Homes Can Be Sold To Pay Medicaid Bills
May 1, 2002
An obscure law known as the Estate Recovery Act requires states to recoup the costs Medicaid paid for nursing home care from the estates of individuals after they die. But officials in some states are fighting to get rid of the provision, calling it unfair and inhumane.
- Medicaid now pays the nursing home costs for slightly more than one million seniors.
- Experts report that many Americans assume, erroneously, that Medicare -- the federal health care program for retirees -- pays for nursing home care. It does not pay for long term care.
- Actually, some seniors spend down their savings to qualify for Medicaid -- the federal-state health care program for the poor, which does cover nursing home care -- and assume that their estates won't be held responsible for repayment of the costs.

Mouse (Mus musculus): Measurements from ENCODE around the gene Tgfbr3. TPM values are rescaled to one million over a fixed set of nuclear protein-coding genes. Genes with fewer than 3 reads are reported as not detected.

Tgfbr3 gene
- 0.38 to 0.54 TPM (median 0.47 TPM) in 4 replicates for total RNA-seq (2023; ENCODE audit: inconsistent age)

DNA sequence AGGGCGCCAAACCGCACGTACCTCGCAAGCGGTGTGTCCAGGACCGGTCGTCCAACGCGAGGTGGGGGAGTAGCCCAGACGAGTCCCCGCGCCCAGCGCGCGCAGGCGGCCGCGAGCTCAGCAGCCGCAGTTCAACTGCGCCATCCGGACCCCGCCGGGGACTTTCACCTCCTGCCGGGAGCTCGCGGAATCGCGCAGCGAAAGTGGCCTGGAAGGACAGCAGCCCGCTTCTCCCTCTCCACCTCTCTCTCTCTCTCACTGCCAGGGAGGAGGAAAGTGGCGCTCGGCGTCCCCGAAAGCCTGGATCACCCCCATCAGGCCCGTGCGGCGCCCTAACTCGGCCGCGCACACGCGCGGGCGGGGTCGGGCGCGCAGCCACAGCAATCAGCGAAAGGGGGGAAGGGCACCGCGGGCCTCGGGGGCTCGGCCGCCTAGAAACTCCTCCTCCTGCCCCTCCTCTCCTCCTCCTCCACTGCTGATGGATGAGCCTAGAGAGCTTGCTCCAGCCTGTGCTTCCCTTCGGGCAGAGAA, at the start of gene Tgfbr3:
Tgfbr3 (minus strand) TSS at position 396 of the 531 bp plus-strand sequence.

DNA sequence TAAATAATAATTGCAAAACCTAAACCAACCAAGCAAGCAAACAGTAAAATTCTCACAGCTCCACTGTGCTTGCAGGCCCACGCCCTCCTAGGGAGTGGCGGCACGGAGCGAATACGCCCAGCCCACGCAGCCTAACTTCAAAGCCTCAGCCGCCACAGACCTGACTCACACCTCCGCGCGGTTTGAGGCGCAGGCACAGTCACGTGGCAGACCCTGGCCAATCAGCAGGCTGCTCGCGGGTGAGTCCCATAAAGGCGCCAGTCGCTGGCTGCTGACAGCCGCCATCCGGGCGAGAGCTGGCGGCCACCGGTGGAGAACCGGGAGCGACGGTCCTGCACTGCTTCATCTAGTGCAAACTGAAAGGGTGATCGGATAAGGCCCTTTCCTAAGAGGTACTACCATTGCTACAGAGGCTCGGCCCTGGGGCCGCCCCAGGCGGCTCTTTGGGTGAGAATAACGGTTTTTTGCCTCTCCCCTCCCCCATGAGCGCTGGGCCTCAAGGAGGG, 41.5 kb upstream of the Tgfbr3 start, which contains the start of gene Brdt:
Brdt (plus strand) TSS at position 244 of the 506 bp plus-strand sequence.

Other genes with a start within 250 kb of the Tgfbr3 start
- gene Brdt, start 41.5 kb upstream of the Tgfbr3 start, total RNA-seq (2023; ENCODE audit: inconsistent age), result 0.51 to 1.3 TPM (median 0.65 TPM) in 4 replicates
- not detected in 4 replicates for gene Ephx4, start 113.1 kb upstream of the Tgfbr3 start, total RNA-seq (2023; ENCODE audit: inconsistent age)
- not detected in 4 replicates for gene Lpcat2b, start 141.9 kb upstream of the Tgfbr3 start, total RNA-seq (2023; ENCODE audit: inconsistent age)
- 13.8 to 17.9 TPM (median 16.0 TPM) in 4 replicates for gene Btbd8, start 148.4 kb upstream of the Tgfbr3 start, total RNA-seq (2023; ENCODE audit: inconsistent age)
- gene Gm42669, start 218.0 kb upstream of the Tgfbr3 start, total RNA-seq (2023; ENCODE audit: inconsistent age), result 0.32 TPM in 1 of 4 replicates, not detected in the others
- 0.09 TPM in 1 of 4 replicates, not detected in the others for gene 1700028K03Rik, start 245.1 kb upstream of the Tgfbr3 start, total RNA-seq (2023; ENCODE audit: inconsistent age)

Since Medicaid is designed to assist poor people, the values of the properties that are recovered are often quite small -- with collections in West Virginia, for example, averaging around $14,000.
Estate recovery has been part of the Medicaid law since the program was established in 1965. But until 1993, only about half the states collected from estates. Then, faced with budget deficits and spiraling costs, Congress made estate recovery a mandatory program and ordered all states to begin collecting. But Michigan, Georgia and Texas have refused to collect and officials there say they have no plans to begin collecting. Florida has an estate recovery program -- but it also has a constitution that shields a homestead from creditors.
West Virginia also opted to forego estate recovery -- but relented after Medicaid threatened to cut off its funding. The three other states that have refused to participate have not yet been threatened or penalized by the federal government.
Source: Laura Parker, "Medicaid Patient Dies. Who Gets the House?" USA Today, May 1, 2002.
Browse more articles on Health Issues